Title: Manager of Mount Moriah Cemetery; farmer, real estate developer
Birthdate: January 13, 1905
Death Date: October 29, 1966
Plot Location: Section D, Range 1, Lot 9, northwest part

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Each of the officials of Mount Moriah Cemetery Association (the organization that founded Mount Moriah and ran the cemetery until it closed) led noteworthy lives, and through their individual life stories the history of this hallowed ground is revealed. Follow the links provided to see how each life story connects with the others, and learn more about the unique place entrusted to their care. 


The life stories of Horatio Jones and his son, Horatio Jr., follow a course that is much different from the Connell family members who developed and managed Mount Moriah Cemetery. The Jones men were similar to the Connell superintendents in that they had other business interests, but their involvement in day-to-day cemetery business was much more detached. 

There was geographic detachment because they lived out of state. There was also a detachment due to not being able to push back against the disturbing circumstances that gradually forced the cemetery’s closure. Their detachment was sadly apparent in both of their obituaries, which failed to even mention their association with Mount Moriah.

Early Life

Horatio Sr. was the middle child of James Woods Jones and Mary Ellen Long. He had an older brother named James and his younger sister was Maude. They were all baptized in 1911 at St. James Kingsessing, an Episcopal church at 68th and Woodland Ave., a few blocks south of Mount Moriah. They certainly knew the many members of the Connell family who were also involved there.

Horatio was named after his father’s uncle who was also his father’s employer at the cemetery, Horatio P. Connell. Mr. Connell’s title was secretary/treasurer on the board of directors, but he had the authority of a chief executive officer. (Horatio’s Notable life story can be found here.

James Woods Jones was the cemetery’s foreman for many years and became superintendent sometime after Horatio P. Connell died in 1927. In the 1920s the Jones family lived at 2114 South 63rd Street, which means James would walk less than a third of a mile to work at the cemetery. In 1927 Horatio Jones married Edythe Kirlin at her church in the Haddington section of West Philly. Their daughter Patricia was born the following year, but the marriage soon fell apart. The 1930 census reveals Edythe and Patricia were living with her parents back in Haddington.

There are no records to confirm Horatio’s occupation in the 1920s. He most likely started working after high school at the cemetery and became the office manager in short order. His obituary (below) incorrectly claimed he had lived in Delaware since 1926 but it was actually 1936.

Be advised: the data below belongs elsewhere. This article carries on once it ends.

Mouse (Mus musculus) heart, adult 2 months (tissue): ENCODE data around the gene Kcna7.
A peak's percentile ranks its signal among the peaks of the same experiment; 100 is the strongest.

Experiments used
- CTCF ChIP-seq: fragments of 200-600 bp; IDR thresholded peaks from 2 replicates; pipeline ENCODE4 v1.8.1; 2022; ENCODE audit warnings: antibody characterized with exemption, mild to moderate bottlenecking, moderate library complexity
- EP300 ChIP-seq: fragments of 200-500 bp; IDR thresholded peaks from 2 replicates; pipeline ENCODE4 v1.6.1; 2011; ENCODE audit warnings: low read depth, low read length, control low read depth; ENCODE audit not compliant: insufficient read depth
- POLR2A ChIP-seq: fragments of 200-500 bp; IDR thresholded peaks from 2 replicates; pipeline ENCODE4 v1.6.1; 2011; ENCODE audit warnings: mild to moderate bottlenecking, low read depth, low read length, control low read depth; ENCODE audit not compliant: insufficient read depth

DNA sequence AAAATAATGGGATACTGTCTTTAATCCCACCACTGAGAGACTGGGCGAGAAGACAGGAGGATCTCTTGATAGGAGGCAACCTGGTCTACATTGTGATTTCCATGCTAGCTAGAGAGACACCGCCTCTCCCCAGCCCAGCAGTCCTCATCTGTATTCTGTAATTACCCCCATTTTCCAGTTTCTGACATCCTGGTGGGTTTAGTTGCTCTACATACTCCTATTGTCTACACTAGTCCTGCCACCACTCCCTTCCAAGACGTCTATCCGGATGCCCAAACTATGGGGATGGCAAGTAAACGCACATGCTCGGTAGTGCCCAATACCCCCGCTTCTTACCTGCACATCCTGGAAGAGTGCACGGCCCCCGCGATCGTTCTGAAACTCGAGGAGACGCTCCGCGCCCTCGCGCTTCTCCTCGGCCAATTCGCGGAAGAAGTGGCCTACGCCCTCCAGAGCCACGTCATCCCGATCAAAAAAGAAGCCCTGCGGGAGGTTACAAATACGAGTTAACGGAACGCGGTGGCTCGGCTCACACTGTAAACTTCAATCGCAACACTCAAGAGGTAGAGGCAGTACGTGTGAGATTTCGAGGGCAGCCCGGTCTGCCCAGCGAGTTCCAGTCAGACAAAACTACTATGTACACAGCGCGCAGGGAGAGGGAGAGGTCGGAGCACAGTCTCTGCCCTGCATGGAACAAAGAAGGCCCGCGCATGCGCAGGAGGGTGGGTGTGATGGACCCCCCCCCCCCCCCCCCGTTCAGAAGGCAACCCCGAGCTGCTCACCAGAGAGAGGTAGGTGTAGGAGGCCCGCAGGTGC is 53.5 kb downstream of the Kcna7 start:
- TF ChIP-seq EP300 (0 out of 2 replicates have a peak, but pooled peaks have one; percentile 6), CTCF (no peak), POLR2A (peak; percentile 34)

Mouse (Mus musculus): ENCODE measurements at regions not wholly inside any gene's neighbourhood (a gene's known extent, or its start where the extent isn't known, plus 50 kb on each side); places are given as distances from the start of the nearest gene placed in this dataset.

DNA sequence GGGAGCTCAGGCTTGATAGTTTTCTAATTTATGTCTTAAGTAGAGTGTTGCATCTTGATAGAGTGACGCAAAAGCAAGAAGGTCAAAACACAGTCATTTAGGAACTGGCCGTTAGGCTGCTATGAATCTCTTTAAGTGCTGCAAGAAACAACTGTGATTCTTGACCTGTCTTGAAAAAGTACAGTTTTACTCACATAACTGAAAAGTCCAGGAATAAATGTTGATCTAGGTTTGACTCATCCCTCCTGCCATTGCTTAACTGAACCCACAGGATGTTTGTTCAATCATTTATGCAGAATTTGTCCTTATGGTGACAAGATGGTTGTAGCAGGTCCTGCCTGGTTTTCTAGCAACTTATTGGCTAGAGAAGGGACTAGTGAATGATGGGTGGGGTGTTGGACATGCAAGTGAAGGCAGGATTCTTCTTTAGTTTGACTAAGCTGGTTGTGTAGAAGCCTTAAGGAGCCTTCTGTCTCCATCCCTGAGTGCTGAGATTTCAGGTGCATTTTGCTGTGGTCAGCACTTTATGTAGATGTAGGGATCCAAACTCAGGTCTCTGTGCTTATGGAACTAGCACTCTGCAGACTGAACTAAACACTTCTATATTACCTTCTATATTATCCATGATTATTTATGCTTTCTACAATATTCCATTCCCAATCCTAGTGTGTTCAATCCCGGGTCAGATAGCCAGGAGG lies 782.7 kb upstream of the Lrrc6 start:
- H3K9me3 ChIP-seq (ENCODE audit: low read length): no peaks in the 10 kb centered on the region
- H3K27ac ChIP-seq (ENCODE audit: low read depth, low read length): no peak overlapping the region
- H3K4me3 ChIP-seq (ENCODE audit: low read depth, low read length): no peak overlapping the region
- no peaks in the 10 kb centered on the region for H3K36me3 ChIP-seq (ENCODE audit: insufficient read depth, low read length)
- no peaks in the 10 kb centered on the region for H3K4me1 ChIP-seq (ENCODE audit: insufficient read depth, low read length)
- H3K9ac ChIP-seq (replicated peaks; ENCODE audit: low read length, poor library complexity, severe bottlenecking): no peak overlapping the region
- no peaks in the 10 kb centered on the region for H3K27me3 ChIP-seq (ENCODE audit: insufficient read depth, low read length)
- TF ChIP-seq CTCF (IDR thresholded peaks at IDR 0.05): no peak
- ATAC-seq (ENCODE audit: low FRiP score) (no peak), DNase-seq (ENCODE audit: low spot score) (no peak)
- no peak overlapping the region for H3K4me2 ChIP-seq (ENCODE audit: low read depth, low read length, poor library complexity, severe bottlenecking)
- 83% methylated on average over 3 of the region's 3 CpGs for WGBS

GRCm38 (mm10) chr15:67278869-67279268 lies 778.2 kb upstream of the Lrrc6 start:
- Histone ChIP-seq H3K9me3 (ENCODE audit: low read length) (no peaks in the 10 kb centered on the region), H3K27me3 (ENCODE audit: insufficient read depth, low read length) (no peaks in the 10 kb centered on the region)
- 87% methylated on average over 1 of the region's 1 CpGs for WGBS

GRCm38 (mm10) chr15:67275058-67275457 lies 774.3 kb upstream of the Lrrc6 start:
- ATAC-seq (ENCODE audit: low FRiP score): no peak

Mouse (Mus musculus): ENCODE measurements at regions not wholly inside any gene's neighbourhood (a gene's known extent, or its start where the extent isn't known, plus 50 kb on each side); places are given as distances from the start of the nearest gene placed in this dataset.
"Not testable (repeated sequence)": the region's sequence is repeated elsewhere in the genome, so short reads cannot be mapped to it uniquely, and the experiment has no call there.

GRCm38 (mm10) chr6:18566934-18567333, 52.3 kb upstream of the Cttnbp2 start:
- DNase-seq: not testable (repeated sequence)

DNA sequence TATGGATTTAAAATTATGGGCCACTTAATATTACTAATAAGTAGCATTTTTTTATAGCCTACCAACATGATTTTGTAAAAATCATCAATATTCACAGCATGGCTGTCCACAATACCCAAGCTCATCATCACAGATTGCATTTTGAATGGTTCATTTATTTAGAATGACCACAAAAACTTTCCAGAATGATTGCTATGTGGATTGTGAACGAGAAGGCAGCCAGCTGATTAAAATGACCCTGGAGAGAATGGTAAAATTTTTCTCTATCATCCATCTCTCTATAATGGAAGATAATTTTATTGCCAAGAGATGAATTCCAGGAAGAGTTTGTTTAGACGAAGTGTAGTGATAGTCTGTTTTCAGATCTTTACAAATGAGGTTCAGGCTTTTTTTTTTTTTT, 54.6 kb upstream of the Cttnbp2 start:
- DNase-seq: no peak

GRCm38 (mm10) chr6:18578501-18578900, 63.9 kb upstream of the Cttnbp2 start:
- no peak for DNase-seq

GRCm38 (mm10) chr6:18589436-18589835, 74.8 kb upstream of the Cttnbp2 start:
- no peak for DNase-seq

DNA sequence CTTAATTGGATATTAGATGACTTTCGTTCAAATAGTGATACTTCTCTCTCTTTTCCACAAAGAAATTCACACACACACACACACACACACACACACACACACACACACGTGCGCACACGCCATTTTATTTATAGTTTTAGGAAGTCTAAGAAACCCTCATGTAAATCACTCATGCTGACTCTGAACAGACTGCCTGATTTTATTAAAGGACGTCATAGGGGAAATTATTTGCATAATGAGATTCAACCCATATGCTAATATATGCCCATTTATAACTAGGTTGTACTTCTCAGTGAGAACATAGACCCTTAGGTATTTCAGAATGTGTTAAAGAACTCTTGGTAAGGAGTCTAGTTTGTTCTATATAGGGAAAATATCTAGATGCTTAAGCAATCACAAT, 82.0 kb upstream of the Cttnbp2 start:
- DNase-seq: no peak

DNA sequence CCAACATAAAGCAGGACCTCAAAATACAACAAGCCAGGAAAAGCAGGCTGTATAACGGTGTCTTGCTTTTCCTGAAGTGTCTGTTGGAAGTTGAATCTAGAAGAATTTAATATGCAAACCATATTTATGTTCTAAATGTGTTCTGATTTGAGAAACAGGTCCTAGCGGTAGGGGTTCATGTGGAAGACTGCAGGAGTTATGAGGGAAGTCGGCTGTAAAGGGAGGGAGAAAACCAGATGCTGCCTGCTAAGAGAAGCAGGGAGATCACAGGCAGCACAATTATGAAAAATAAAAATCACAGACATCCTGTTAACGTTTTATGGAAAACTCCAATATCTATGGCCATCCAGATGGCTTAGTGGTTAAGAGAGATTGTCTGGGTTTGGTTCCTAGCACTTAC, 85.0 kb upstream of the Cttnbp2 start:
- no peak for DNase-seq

Records from New Castle County indicate his father owned some property in Brandywine Hundred, the area between Wilmington and the Pennsylvania state line. That’s where Horatio may have begun working with his father on some real estate deals, but his day job and his residence remained in Philly. 

The document showing Edythe’s divorce from Horatio in 1936 gave the cause as “indignities to the person.”  A few months later he married Henriette Charlotte Ravier. She received the same divorce decree in 1936 from her marriage, and brought her two daughters, ages 7 and 8, to the new Jones family. In January of 1938 she gave birth to Horatio Connell Jones Jr.

This photo captured James with his son and James’ newborn boy later that year. These are the three generations that managed the cemetery for the next 65 years.

Home in Delaware

There were several transactions in those years showing the newlyweds bought some land and sold some land in Delaware. Then in 1939 they took possession of a 49-acre dairy farm for $8885, which they expanded to 200 acres. The 1940 census lists the parents and three children living there along with Henriette’s mother. The live-in help included a maid and three farm hands. Horatio’s occupation was confirmed; he was office manager at the cemetery. It was also the first census to ask about a person’s income for the previous year. It shows he drew a surprisingly modest salary of $1560 in 1939. 

Comparing salaries with his neighbors, a clerk and a bricklayer made $1300 a year, while a toolmaker and electrician made $2000. But in answer to the next census question, whether he had other income, he said yes. And what about his father’s compensation as superintendent at Mount Moriah? James earned an upper executive’s salary of $3620 in 1939 and he also said he had outside income.